A handful of student-run emergency medical groups have come and gone at USC, but the latest — Emergency Medical Services of USC — has recently taken steps that could help make it a permanent fixture at the school.
EMSC was started last semester to establish an EMT service for the university community. The program was in the recruiting and planning stages in the spring, but now EMSC boasts 25 trained members who hope to staff athletic events and concerts by next semester.
The organizers of EMSC hope the training sessions the group members participated in this summer will set them apart from previous groups that have attempted to act as an EMT service for the school.
“This has been tried various times in the past,” said Shane Keller, co-founder of EMSC and a senior majoring in neuroscience. “But once we actually went through with the training this summer, the administration knew that we were serious about this. We received their full support and approval as an organization this September.”
The 25 students who participated in the summer training were taught by four instructors from the California Institute of Emergency Medical Training, according to Maya Babla, co-founder of EMSC and a junior majoring in communication and international relations.
Babla said the group also enhanced its relationship with university officials this summer, which she suspects will give EMSC greater staying power than similar groups that have come and gone.
Catherine DeFrancesco, a senior clinical administrator and a member of the group’s professional oversight committee, said the group has the support of Dr. Lawrence Neinstein, the executive director of the University Park Health Center, and others at the health center, as well as USC’s Department of Public Safety. This is the first emergency medical services group, she said, to make such strides toward running a fully functioning service.
“I have been here for 12 years and am aware of two other groups of students that have tried this,” she said. “This is the first time that the requirements necessary for an endeavor of this nature have been fulfilled.”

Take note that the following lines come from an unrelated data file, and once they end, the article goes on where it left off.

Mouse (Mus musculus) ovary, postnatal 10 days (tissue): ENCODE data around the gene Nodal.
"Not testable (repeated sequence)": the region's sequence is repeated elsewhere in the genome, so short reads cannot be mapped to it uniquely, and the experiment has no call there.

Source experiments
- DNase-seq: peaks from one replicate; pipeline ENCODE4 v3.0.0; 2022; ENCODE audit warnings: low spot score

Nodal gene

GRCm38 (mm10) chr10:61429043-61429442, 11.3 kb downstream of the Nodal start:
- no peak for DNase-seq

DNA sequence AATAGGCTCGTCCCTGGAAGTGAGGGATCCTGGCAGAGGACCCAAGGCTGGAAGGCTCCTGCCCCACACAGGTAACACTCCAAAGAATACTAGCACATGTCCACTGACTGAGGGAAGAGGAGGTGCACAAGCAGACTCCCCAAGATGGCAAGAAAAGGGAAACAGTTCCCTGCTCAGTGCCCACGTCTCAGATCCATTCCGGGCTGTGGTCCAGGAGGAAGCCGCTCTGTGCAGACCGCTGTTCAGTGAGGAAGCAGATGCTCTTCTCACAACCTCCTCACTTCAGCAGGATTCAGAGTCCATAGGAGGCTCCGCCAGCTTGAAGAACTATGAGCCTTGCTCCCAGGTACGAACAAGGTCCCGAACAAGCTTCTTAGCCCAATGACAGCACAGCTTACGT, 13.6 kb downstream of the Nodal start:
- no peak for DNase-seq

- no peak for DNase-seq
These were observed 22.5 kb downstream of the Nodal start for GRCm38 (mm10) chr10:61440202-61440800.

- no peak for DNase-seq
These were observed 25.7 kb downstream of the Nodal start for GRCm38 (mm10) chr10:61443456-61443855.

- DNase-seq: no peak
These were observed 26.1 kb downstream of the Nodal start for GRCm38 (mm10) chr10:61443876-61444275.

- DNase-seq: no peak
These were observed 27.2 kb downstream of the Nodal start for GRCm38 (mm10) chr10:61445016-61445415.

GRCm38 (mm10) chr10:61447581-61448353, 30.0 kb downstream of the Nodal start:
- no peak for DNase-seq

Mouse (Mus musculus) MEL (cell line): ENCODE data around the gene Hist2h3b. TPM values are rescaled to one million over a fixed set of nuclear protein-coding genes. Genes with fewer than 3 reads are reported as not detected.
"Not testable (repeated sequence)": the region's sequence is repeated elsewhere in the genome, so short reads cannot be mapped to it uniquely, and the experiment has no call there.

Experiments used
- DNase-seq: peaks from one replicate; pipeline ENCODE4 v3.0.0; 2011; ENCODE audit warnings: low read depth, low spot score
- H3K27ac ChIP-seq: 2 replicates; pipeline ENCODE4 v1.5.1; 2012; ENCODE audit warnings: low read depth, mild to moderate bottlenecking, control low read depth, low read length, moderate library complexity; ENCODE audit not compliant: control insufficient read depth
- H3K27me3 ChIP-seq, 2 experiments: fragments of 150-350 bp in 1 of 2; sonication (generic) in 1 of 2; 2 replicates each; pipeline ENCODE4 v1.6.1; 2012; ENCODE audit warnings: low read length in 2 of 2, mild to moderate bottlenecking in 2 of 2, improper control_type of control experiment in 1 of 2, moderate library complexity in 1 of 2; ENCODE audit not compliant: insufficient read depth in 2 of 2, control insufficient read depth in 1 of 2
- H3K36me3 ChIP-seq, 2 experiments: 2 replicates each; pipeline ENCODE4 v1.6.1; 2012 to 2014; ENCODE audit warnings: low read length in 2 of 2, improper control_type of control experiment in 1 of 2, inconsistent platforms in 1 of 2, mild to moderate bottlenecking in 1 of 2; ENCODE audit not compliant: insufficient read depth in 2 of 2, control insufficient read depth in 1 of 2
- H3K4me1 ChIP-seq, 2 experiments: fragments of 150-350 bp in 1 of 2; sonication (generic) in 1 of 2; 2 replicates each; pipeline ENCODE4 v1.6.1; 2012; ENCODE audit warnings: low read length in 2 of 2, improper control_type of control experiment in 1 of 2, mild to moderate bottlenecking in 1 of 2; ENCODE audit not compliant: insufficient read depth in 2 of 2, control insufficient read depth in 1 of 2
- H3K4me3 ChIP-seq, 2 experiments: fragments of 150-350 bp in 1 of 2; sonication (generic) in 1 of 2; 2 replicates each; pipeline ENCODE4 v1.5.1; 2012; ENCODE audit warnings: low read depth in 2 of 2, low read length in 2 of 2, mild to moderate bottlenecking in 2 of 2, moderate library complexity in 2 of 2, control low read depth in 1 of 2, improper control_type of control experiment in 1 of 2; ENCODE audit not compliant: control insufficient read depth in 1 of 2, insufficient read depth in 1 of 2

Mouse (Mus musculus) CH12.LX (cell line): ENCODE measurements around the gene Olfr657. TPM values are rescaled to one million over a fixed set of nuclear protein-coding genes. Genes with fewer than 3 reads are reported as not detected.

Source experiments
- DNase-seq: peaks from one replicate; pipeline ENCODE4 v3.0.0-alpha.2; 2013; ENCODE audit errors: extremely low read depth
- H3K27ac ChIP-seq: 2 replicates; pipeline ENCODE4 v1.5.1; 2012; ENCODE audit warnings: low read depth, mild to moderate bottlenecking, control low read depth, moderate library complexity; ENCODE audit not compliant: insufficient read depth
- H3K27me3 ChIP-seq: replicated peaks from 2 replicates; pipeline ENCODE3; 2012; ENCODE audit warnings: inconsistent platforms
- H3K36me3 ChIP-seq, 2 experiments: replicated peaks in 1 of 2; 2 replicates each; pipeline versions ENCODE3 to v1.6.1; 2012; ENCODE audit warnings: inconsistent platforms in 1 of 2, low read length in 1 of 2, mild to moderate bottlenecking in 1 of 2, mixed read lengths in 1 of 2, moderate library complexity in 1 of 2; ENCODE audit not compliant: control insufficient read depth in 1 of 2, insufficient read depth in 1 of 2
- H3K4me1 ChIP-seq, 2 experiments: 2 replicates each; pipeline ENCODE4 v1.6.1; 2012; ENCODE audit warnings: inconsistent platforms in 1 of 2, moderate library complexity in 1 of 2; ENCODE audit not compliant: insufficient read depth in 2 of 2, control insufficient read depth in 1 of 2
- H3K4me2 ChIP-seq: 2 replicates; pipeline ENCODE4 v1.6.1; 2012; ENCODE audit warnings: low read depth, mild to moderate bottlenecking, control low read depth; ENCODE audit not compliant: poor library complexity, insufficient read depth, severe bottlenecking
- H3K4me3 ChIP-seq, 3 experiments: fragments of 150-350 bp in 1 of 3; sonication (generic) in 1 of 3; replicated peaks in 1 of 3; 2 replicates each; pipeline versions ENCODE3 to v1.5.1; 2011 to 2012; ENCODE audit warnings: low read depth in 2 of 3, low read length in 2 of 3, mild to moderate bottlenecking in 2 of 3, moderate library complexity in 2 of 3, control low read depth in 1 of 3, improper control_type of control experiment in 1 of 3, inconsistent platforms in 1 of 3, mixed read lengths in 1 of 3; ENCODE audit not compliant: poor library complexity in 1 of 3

Babla said having the university’s support is helping the group continue to progress.
“We made huge strides in working with the university administrators to find the right niche for EMSC on campus,” Babla said. “What’s great is that everyone’s on board — not only are the students excited and see a need for this program, but the administration does too, and we’re ready to launch a program that’s here to stay.”
That launch will ideally take place next semester, Babla said. EMSC expects to have the training and number of people necessary to provide medical services at athletic events, big concerts and other activities on campus.
“We want a program that is comprehensive and affects a lot of students,” Keller said. “Although in the months and years to come, we hope to run a 24-hour [medical emergency] service.”
To start, Babla said, EMSC hopes to staff recreational sporting events, though the group has yet to set any concrete plans.
“Right now we are beginning the process of talking with the departments to make official the events we will volunteer at,” she said.
Though they recognize their plans are ambitious, Babla and Keller said they understand they are laying the foundation for a group that could make an impact in the future.
“USC does a lot to ensure that we as students are safe, healthy and well, though we found that this specific component [emergency medical care] was missing,” Babla said. “The second component is, in my experience, this university affords us every opportunity to do more, take risks and learn, all with the underlying sentiment of what we can do to give back. I can’t think of a better way to give back than to save lives and provide this type of service.”